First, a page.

While he enjoys sessions behind the microphone from time to time, Senator Richardson won't be giving up his day job. 'You can't do this too often - there's a line you cross when you stop being a serious politician and getting into the realms of being frivolous, and I can't do that,' he said. (Cameron 5)
Chesterfield is merely the nation's cigarette, but the radio is the voice of the nation. (Adorno and Horkheimer 377)
Language is sought in its most authentic state: in the spoken word - the word that is dried up and frozen into immobility by writing. A whole mystique is being born: that of the verb, of the pure poetic flash that disappears without trace, leaving nothing behind it but a vibration suspended in the air for but one brief moment. (Foucault 286)
Some people leave the radio tap running all the time, and are only vaguely conscious of what is coming out of it. (Miller 183)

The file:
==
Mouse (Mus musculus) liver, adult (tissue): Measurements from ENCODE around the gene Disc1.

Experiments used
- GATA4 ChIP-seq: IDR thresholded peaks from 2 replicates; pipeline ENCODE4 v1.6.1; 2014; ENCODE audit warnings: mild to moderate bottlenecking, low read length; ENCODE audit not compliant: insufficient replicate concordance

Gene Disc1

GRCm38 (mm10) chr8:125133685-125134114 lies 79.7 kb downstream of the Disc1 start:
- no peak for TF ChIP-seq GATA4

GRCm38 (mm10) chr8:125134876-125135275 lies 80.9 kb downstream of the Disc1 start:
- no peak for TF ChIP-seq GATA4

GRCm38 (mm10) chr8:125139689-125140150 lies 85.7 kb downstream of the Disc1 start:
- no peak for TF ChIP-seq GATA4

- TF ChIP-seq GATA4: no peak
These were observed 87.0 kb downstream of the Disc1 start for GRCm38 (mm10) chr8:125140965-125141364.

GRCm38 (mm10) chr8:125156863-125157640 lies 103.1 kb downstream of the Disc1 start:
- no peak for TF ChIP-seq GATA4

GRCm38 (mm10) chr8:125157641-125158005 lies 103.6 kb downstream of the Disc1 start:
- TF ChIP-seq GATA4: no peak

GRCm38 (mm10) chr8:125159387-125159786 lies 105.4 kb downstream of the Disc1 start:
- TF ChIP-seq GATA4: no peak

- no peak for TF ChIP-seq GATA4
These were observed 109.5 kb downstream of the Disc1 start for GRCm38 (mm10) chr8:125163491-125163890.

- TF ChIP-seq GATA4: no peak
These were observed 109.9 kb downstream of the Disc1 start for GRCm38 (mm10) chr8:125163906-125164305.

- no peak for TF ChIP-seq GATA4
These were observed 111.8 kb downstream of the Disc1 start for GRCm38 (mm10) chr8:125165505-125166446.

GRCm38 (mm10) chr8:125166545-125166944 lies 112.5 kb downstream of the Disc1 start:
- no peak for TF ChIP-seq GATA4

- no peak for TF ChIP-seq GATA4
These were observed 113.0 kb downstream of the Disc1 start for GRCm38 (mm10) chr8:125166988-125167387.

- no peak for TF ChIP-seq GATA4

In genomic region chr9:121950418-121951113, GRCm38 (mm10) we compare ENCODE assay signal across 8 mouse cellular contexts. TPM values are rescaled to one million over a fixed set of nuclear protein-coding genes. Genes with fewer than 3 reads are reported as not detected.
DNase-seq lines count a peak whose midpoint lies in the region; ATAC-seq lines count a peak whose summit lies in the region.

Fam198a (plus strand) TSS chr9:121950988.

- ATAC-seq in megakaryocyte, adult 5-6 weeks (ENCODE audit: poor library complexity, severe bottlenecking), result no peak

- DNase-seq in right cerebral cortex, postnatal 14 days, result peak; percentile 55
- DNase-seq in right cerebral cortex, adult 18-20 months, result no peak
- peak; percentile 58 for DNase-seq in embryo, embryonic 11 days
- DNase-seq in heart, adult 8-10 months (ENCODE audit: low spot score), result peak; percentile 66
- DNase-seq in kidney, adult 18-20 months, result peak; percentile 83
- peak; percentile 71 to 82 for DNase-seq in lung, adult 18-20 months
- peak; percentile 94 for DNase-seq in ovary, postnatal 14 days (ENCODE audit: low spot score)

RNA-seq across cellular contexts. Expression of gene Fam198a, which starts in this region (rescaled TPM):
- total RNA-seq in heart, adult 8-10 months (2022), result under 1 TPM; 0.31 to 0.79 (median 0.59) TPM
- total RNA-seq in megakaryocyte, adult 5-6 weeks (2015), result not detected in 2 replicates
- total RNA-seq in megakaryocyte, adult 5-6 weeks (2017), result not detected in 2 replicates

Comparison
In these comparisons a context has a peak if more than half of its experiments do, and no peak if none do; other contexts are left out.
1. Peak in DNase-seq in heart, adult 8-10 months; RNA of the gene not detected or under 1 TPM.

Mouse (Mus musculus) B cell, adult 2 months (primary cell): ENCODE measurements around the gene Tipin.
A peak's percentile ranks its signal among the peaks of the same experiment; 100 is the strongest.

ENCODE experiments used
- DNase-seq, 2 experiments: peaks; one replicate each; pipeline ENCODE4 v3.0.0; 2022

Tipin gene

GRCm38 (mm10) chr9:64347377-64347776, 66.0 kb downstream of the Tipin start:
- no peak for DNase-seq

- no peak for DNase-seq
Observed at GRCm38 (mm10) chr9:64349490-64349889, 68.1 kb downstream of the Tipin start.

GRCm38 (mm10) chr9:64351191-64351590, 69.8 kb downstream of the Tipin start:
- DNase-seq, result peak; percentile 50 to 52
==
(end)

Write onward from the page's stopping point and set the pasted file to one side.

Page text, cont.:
The field of writing on radio is neither large nor worthy. As an object for behavioural research panics, it was quickly overtaken by the advent of cinema and television. As an object of textual analysis, it was less easily recuperated archivally than more visual fields. As a casual part of everyday life, it was held to occupy less real attention than, for example, the newspaper. But radio training manuals, audiological research and governmental policy documents are now being supplemented by a literature deriving its force from textual studies, although exegetical and historical work is still sparse. As the everyday becomes a category of contestation and valorisation in cultural theory, so Eco's use of the 'radio that is turned on but not tuned' as a model example of phatic communication may even offer providential investigation at a node of cultural criticism that formerly seemed to be devoid of significant signification (164). At the same time, the medium is expanding its audience reach, and its availability as a means of production. Australians, for example, spend more time listening to the radio each week than they do watching television, and have more options for becoming actively involved in what it broadcasts. In its different forms, radio both 'speaks to the public' and 'lets the public speak' (Potts 172). It is more than Abrams' conception of an alternative to 'the whole problem of thinking what to do' (119). From all points of the spectrum, the medium's special strength and dependency - its sound - now imposes what has been called the 'severe code of radio's discipline', a code that requires all changes in diegesis to be earmarked (Rodger 10): the language of radio is a language that decodes and encodes other sign systems as part of the aural pictures painted by its promiscuous social tourism. In this "Introduction", I want to look at how radio has been understood by a variety of theorists and the basis that provides us for treating it as an object of academic consideration. In doing so, I hope to offer a context in which the articles that follow can be read and positioned within such an act of tourism.